On 10 June, French President Emmanuel Macron announced the withdrawal of the French forces from the Sahel region. Operation Barkhane started back in August 2014 after Operation Serval, which was deployed to support the Malian government in 2013. Operation Barkhane was based on the partnership between France and the countries of the Sahel G5, namely Burkina-Faso, Chad, Mali, Mauritania and Niger, to address the rising presence of Islamist terrorism in the territory. The main strategy was to give the possibility and the means to the Sahel G5 countries to develop both national and regional strategies to fight terrorism autonomously (Ministère des Armées, 2019). The French approach was based not only on security in a strict way but also on politics and development in a broader sense.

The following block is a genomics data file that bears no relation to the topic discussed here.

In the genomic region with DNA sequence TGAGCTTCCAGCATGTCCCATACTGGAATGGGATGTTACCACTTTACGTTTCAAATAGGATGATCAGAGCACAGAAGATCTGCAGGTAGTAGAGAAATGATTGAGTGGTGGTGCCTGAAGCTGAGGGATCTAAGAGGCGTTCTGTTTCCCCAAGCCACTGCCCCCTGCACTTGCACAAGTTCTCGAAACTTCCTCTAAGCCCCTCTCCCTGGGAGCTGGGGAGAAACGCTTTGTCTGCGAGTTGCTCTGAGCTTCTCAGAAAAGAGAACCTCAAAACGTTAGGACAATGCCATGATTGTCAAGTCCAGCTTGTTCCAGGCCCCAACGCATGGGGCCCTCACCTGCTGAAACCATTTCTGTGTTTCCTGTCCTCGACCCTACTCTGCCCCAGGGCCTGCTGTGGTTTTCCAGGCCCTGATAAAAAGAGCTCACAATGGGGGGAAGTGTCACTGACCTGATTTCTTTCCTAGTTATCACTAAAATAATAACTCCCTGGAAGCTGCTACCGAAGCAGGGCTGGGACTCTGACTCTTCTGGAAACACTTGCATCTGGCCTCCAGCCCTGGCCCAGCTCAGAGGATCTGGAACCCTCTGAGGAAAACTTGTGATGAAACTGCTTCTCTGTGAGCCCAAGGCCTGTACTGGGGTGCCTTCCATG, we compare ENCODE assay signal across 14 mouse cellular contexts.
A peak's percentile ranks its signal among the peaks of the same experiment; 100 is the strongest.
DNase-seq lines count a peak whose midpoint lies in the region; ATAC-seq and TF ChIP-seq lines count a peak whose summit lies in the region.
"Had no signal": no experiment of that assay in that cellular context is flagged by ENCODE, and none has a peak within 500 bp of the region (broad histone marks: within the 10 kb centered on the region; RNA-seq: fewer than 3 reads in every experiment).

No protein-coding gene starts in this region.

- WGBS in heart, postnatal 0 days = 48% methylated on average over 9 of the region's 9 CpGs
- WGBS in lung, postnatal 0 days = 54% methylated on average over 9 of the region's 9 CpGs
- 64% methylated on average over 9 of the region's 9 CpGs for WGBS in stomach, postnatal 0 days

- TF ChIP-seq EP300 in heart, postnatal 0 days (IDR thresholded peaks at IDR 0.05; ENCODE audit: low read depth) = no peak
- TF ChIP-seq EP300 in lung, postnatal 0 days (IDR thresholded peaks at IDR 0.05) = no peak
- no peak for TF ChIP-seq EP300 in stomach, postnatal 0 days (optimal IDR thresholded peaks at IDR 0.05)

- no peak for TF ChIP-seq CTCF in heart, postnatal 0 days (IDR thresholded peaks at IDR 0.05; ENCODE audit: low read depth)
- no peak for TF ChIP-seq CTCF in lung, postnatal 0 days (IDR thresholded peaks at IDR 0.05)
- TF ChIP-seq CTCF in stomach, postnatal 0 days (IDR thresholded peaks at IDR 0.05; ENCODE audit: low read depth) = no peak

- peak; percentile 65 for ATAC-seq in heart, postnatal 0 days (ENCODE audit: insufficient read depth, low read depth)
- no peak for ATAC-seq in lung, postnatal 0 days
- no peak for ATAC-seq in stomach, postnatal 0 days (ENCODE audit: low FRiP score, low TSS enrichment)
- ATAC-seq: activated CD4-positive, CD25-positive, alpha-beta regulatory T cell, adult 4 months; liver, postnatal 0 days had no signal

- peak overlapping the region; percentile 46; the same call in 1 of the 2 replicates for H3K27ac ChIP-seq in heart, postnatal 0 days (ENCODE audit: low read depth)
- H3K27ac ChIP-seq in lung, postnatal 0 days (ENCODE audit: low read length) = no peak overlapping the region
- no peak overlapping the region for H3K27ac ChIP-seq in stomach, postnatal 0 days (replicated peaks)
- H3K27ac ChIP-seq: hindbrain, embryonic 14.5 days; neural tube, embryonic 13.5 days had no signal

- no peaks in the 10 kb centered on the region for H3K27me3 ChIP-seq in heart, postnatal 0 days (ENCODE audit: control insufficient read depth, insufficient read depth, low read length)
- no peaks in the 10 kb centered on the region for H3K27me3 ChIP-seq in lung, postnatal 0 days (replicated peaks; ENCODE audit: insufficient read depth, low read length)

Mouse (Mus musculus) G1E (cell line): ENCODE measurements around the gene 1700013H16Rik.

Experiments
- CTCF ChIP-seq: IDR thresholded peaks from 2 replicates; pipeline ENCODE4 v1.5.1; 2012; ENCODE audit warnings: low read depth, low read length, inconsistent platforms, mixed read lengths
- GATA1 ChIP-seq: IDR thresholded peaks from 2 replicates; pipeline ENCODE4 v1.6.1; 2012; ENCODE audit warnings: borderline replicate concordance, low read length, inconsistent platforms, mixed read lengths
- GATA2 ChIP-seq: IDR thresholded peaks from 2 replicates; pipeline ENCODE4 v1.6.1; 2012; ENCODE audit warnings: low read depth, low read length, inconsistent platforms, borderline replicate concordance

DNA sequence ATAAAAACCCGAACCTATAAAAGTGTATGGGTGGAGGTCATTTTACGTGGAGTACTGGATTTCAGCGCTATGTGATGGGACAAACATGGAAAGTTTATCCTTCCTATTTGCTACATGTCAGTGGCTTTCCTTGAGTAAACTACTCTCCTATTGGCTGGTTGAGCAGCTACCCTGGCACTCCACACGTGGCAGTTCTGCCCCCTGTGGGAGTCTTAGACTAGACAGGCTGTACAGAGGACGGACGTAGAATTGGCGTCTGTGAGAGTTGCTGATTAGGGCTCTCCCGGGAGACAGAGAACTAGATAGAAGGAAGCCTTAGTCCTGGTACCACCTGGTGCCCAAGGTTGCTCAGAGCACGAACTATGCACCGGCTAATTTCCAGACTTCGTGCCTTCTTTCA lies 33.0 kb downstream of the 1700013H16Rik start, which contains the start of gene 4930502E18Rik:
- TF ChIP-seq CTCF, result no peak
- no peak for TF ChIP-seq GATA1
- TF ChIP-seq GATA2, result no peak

Written by Paolo d'AlesioMaster of its own fate, the British nation, in the exercise of its exclusive sovereign powers, decided through the vote of its people, to withdraw from the…
European militaries are not only engaged in defence missions abroad. They are also active in national search and rescue activities and natural disaster response, with one prominent example being the inclusion of soldiers to combat the Covid-19 pandemic.
In the wake of the European Council's discussion on the 26th of February regarding the future of EU security and defence, a decisive juncture to assess the stature of EU defence cooperation lies ahead. The EU pledges to deliver a collective answer to a fast-changing strategic environment and maintain momentum on its defence initiatives. Among its initiatives, the European Defence Fund (EDF) aims to boost joint research and innovation in defence and stimulate Member States industrial bases to develop common military capabilities. The EDF has officially come into effect with the new Multi-Annual Financial Framework (MFF) 2021-2027, empowered with a total budget of € 8 billion; thus, it is time to demonstrate its potential.